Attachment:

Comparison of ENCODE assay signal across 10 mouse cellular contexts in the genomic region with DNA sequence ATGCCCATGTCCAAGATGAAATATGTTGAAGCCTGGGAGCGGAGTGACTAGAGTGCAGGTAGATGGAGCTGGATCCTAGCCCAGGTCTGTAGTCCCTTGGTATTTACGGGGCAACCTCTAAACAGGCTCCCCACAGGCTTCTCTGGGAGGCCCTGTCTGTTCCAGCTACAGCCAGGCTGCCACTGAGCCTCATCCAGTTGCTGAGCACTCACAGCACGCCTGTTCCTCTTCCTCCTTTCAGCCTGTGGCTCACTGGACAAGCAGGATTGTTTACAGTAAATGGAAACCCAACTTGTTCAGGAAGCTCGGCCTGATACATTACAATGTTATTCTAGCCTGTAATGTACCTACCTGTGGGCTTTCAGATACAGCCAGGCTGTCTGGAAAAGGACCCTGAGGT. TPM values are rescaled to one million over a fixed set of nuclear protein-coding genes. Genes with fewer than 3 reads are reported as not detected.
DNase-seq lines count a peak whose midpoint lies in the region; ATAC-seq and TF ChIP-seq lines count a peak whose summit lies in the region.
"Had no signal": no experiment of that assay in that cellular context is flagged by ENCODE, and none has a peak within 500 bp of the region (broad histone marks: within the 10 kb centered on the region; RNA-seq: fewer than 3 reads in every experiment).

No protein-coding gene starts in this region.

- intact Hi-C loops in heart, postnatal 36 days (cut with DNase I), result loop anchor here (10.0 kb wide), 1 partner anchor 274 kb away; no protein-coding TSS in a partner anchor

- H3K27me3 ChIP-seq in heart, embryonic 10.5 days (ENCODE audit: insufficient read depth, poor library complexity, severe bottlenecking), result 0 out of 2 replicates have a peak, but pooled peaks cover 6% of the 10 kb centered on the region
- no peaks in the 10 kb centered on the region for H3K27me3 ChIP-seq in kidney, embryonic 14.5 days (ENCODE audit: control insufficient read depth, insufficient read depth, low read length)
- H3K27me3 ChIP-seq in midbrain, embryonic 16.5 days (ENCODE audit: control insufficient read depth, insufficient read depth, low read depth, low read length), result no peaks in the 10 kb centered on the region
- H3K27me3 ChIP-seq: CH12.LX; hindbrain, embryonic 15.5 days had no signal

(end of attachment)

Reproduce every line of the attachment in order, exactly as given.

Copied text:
Comparison of ENCODE assay signal across 10 mouse cellular contexts in the genomic region with DNA sequence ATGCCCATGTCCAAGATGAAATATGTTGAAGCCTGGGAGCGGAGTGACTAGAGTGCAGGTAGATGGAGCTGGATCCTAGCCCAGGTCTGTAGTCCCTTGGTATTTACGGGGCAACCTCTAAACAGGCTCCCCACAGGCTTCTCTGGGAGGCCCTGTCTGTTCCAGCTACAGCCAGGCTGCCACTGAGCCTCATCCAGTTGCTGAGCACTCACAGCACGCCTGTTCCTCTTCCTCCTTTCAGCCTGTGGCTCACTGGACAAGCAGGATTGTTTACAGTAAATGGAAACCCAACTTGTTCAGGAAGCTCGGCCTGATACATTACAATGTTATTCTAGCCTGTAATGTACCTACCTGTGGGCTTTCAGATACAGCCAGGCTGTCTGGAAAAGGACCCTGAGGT. TPM values are rescaled to one million over a fixed set of nuclear protein-coding genes. Genes with fewer than 3 reads are reported as not detected.
DNase-seq lines count a peak whose midpoint lies in the region; ATAC-seq and TF ChIP-seq lines count a peak whose summit lies in the region.
"Had no signal": no experiment of that assay in that cellular context is flagged by ENCODE, and none has a peak within 500 bp of the region (broad histone marks: within the 10 kb centered on the region; RNA-seq: fewer than 3 reads in every experiment).

No protein-coding gene starts in this region.

- intact Hi-C loops in heart, postnatal 36 days (cut with DNase I), result loop anchor here (10.0 kb wide), 1 partner anchor 274 kb away; no protein-coding TSS in a partner anchor

- H3K27me3 ChIP-seq in heart, embryonic 10.5 days (ENCODE audit: insufficient read depth, poor library complexity, severe bottlenecking), result 0 out of 2 replicates have a peak, but pooled peaks cover 6% of the 10 kb centered on the region
- no peaks in the 10 kb centered on the region for H3K27me3 ChIP-seq in kidney, embryonic 14.5 days (ENCODE audit: control insufficient read depth, insufficient read depth, low read length)
- H3K27me3 ChIP-seq in midbrain, embryonic 16.5 days (ENCODE audit: control insufficient read depth, insufficient read depth, low read depth, low read length), result no peaks in the 10 kb centered on the region
- H3K27me3 ChIP-seq: CH12.LX; hindbrain, embryonic 15.5 days had no signal